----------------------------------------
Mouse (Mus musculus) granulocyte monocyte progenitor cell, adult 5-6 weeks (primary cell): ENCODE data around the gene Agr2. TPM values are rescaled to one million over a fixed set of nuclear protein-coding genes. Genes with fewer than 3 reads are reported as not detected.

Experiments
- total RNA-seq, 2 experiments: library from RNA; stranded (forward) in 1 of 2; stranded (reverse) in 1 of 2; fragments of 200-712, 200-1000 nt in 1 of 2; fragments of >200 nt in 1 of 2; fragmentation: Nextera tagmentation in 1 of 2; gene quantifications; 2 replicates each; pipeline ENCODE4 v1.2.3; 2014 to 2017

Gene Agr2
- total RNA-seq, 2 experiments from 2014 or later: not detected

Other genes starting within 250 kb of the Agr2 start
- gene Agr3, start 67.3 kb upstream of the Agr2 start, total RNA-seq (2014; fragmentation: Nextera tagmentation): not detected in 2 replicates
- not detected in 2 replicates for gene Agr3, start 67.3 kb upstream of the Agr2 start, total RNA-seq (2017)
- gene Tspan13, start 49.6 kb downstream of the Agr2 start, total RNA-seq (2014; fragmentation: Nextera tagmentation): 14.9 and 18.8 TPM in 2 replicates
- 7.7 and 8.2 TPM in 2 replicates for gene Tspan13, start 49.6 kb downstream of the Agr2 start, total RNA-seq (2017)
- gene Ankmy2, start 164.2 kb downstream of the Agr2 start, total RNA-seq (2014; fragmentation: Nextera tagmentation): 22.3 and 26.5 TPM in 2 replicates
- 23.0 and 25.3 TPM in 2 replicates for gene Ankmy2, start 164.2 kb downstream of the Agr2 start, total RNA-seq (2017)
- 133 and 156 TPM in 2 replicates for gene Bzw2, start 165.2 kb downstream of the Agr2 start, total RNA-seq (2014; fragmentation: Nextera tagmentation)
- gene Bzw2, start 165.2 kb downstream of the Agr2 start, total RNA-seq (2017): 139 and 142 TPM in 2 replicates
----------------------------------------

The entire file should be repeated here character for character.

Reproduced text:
Mouse (Mus musculus) granulocyte monocyte progenitor cell, adult 5-6 weeks (primary cell): ENCODE data around the gene Agr2. TPM values are rescaled to one million over a fixed set of nuclear protein-coding genes. Genes with fewer than 3 reads are reported as not detected.

Experiments
- total RNA-seq, 2 experiments: library from RNA; stranded (forward) in 1 of 2; stranded (reverse) in 1 of 2; fragments of 200-712, 200-1000 nt in 1 of 2; fragments of >200 nt in 1 of 2; fragmentation: Nextera tagmentation in 1 of 2; gene quantifications; 2 replicates each; pipeline ENCODE4 v1.2.3; 2014 to 2017

Gene Agr2
- total RNA-seq, 2 experiments from 2014 or later: not detected

Other genes starting within 250 kb of the Agr2 start
- gene Agr3, start 67.3 kb upstream of the Agr2 start, total RNA-seq (2014; fragmentation: Nextera tagmentation): not detected in 2 replicates
- not detected in 2 replicates for gene Agr3, start 67.3 kb upstream of the Agr2 start, total RNA-seq (2017)
- gene Tspan13, start 49.6 kb downstream of the Agr2 start, total RNA-seq (2014; fragmentation: Nextera tagmentation): 14.9 and 18.8 TPM in 2 replicates
- 7.7 and 8.2 TPM in 2 replicates for gene Tspan13, start 49.6 kb downstream of the Agr2 start, total RNA-seq (2017)
- gene Ankmy2, start 164.2 kb downstream of the Agr2 start, total RNA-seq (2014; fragmentation: Nextera tagmentation): 22.3 and 26.5 TPM in 2 replicates
- 23.0 and 25.3 TPM in 2 replicates for gene Ankmy2, start 164.2 kb downstream of the Agr2 start, total RNA-seq (2017)
- 133 and 156 TPM in 2 replicates for gene Bzw2, start 165.2 kb downstream of the Agr2 start, total RNA-seq (2014; fragmentation: Nextera tagmentation)
- gene Bzw2, start 165.2 kb downstream of the Agr2 start, total RNA-seq (2017): 139 and 142 TPM in 2 replicates